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aroldis chapman

What is Aroldis Chapman Going to Have Left for Game 7?

Joe Maddon's curious use of Aroldis Chapman continued into Game 6. Now what for Game 7?

by Sean Newell
Nov 2 2016, 7:38pm

David Richard-USA TODAY Sports

Outside of Eddie Robinson's outerwear, the biggest story out of Game 6 in Cleveland was the way Joe Maddon used flame-throwing closer Aroldis Chapman. In Game 5, the Cubs closer pitched the final eight outs on 42 pitches, both career highs. Monday was an off day for travel and Tuesday could have been the last game of the season, so Chapman was always going to be available for Game 6. But when the Cubs posted a 7-2 lead, you figured you wouldn't see Chapman until/unless things got hairy. Instead, he pitched 1 1/3 innings in the 9-3 Cubs win, and might have pitched the entire ninth inning had the Cubs not scored a couple of insurance runs in the ninth.

Maybe Maddon was a little salty that his counterpart in the Cleveland dugout was getting heaping spoonfuls of praise for the way he has bucked convention in his use of Andrew Miller, or maybe he didn't even want to imagine what a "hairy" situation might look like, or he simply does not trust anyone else in his bullpen outside of Mike Montgomery. In regards to Miller, Terry Francona has embraced what many people have been saying for years now about how managers should use their best relievers in the most high-leverage moments of each game, no matter what inning. Maddon hasn't quite done that with Chapman, outside of going to him uncharacteristically early and keeping him in there for the rest of the game. And Chapman hasn't been nearly as lights out as his former Yankees teammate Miller.

Nevertheless, it seemed like maybe that was the plan yesterday—use your best guy, at the most important moment—even though a 7-2 lead seems fairly comfortable. It was a curious move at the time, but Maddon saw this as the moment of the game, and went to his guy:

"I mean, seventh inning there because they came up, the middle of the batting order was coming up -- Lindor, Napoli, Ramirez possibly -- all that stuff," Maddon said. "So I thought the game could have been lost right there if we did not take care of it properly."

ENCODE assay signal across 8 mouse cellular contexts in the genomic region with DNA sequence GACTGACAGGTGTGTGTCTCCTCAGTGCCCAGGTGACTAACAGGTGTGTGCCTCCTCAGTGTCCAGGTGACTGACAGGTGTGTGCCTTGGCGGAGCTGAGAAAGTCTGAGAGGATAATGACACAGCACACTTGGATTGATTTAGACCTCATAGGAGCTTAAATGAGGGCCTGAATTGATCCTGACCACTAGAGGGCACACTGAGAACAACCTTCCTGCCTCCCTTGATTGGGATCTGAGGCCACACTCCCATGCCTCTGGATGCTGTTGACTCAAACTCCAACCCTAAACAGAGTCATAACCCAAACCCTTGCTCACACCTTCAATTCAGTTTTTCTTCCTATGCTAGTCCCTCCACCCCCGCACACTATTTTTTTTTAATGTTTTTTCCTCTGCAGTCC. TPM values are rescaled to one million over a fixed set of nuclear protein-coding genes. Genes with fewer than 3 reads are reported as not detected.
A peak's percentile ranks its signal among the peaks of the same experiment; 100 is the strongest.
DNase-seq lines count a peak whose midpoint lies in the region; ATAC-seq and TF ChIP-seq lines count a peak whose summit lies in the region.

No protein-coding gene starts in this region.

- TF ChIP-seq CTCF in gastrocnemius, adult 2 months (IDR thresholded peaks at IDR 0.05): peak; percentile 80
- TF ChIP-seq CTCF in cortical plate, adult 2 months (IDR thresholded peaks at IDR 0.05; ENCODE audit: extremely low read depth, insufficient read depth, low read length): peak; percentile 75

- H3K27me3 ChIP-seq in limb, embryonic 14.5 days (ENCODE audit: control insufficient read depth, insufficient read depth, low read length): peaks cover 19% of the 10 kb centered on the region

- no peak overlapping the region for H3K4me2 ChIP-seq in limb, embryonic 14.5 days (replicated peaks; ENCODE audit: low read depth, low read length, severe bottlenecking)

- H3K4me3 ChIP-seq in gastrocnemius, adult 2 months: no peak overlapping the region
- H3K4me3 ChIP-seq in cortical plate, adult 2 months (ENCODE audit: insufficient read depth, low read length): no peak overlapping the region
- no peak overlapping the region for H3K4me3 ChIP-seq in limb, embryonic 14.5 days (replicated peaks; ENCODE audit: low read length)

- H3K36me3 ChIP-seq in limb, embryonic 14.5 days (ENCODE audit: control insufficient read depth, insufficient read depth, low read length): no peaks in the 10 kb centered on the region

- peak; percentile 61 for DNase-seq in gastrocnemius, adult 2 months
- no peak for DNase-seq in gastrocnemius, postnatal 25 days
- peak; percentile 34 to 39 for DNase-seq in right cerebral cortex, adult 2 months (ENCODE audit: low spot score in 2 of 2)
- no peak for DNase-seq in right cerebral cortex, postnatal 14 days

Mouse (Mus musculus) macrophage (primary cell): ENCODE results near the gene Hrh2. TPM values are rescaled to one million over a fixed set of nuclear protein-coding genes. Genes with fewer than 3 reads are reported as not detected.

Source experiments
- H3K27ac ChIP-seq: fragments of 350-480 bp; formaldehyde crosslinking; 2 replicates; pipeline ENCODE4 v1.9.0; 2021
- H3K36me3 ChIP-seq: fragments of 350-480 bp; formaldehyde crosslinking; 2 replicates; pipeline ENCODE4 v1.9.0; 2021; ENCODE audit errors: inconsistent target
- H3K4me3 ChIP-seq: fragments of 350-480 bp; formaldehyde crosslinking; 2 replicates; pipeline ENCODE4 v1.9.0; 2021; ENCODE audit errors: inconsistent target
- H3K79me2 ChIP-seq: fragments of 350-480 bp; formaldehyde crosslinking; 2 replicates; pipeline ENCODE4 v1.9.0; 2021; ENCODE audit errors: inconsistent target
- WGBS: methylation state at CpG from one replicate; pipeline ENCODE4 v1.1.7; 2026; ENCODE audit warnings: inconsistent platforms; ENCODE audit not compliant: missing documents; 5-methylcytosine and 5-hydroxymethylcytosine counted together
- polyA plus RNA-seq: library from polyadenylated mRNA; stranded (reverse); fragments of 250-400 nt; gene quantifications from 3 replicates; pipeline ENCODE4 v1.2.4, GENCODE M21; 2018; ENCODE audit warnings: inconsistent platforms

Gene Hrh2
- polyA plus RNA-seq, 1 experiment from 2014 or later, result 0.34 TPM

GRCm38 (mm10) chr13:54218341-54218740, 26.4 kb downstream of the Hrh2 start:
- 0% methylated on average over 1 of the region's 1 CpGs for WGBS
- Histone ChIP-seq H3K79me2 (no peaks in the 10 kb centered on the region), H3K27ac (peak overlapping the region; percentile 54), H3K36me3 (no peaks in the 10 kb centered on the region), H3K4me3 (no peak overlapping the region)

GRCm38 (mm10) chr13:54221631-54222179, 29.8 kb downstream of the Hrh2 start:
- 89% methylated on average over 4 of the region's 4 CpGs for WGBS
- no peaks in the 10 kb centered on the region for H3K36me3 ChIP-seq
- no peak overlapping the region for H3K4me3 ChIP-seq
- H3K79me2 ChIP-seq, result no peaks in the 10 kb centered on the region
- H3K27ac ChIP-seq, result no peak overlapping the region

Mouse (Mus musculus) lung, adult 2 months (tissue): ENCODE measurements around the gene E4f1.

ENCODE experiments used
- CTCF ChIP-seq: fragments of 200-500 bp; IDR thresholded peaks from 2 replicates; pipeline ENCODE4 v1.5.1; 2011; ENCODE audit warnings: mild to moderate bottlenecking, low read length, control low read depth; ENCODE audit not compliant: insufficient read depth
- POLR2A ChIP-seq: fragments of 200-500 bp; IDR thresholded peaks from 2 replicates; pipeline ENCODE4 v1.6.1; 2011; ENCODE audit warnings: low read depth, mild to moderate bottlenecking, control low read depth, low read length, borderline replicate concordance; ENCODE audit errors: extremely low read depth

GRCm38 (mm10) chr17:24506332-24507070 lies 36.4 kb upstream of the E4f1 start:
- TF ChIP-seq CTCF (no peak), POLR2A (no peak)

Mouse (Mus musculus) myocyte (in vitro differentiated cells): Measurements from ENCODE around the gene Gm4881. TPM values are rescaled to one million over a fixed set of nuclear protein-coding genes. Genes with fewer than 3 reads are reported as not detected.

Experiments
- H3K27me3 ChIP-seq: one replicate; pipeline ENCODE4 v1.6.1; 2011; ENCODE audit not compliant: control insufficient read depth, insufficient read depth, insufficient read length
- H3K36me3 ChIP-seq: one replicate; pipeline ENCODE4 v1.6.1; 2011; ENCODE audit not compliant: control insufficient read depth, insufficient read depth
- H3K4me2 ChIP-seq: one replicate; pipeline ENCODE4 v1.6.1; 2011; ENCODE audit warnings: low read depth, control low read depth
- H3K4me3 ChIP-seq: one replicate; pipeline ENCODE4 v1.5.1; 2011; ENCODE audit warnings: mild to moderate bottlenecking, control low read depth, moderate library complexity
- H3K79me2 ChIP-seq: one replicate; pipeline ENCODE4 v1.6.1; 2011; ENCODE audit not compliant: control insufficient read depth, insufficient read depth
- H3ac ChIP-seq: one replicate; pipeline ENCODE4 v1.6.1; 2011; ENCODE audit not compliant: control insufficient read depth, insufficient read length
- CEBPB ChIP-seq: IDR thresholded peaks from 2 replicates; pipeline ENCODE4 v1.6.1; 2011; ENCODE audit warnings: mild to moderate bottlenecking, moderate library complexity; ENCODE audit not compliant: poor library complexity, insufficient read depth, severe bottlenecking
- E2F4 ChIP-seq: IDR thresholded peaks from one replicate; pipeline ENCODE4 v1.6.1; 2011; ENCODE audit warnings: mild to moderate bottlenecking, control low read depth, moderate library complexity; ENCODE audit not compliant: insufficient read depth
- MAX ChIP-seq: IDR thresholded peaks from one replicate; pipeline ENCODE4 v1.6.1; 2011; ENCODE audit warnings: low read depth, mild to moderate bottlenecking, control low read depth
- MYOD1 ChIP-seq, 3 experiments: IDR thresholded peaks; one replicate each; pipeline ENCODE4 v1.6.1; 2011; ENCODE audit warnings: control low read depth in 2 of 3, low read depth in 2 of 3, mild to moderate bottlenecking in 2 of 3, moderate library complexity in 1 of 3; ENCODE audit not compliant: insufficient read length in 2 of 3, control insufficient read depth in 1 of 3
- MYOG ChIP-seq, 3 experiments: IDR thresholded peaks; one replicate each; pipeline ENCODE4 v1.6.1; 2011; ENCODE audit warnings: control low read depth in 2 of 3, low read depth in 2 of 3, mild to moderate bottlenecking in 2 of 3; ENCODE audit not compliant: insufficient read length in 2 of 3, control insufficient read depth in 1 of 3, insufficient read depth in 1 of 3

That's fine, but it almost immediately blew up in his face when Chapman rolled his ankle trying to cover first base. He stayed in the game obviously, but holy shit, can you imagine? Aroldis Chapman comes into a 7-2 game in the seventh inning and you lose him for the rest of the series to a busted ankle? He got through the eighth and had only thrown 16 pitches. You figured his night was done. Then Anthony Rizzo hit a two run homer and the decision was all but made for Maddon. And yet Chapman started the ninth inning. After the game, Maddon said it was as a result of Pedro Strop not being warmed up yet. The Cubs insurance runs and the final out of the top of the ninth came too close together for Strop to have enough time to warm up. But after Chapman walked the lead batter, Maddon summoned the now-ready Strop. But it appears likely Chapman would have pitched all of the ninth if the score had stayed 7-2 entering the bottom of the ninth.

Chapman has thrown over 60 pitches in his last two appearances, and is doing things he has never done before. If he pitched last night at 7-2, you figure the only way he's not pitching tonight is if the starter Kyle Hendricks pitches a complete game gem, or the Cubs have, what, a double-digit lead? Both Jon Lester and John Lackey will be available, but it's unlikely Maddon would want either of them closing the game. There is only one game left at this point, so it's not like you're saving Chapman for anything—and don't forget he's also a free agent after the season—so it's just a matter of what he has saved up in that arm.